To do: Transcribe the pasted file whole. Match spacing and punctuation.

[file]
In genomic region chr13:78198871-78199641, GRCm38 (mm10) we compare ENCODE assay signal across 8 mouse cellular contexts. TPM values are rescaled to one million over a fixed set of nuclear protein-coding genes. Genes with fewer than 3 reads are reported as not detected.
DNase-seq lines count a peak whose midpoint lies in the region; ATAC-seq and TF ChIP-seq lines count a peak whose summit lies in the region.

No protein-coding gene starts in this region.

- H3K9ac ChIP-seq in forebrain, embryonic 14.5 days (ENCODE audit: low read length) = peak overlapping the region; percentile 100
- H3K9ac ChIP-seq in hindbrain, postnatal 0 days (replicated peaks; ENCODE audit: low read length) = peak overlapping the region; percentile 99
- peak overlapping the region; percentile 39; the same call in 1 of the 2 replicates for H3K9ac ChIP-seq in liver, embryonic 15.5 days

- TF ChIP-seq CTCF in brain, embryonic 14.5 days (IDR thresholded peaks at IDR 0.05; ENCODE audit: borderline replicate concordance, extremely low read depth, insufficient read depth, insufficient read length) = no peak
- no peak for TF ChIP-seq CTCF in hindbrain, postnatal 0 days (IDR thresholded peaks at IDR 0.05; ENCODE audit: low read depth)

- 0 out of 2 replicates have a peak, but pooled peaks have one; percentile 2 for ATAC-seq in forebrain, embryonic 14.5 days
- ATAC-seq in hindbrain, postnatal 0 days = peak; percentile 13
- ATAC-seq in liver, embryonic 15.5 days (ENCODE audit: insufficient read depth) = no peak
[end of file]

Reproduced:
In genomic region chr13:78198871-78199641, GRCm38 (mm10) we compare ENCODE assay signal across 8 mouse cellular contexts. TPM values are rescaled to one million over a fixed set of nuclear protein-coding genes. Genes with fewer than 3 reads are reported as not detected.
DNase-seq lines count a peak whose midpoint lies in the region; ATAC-seq and TF ChIP-seq lines count a peak whose summit lies in the region.

No protein-coding gene starts in this region.

- H3K9ac ChIP-seq in forebrain, embryonic 14.5 days (ENCODE audit: low read length) = peak overlapping the region; percentile 100
- H3K9ac ChIP-seq in hindbrain, postnatal 0 days (replicated peaks; ENCODE audit: low read length) = peak overlapping the region; percentile 99
- peak overlapping the region; percentile 39; the same call in 1 of the 2 replicates for H3K9ac ChIP-seq in liver, embryonic 15.5 days

- TF ChIP-seq CTCF in brain, embryonic 14.5 days (IDR thresholded peaks at IDR 0.05; ENCODE audit: borderline replicate concordance, extremely low read depth, insufficient read depth, insufficient read length) = no peak
- no peak for TF ChIP-seq CTCF in hindbrain, postnatal 0 days (IDR thresholded peaks at IDR 0.05; ENCODE audit: low read depth)

- 0 out of 2 replicates have a peak, but pooled peaks have one; percentile 2 for ATAC-seq in forebrain, embryonic 14.5 days
- ATAC-seq in hindbrain, postnatal 0 days = peak; percentile 13
- ATAC-seq in liver, embryonic 15.5 days (ENCODE audit: insufficient read depth) = no peak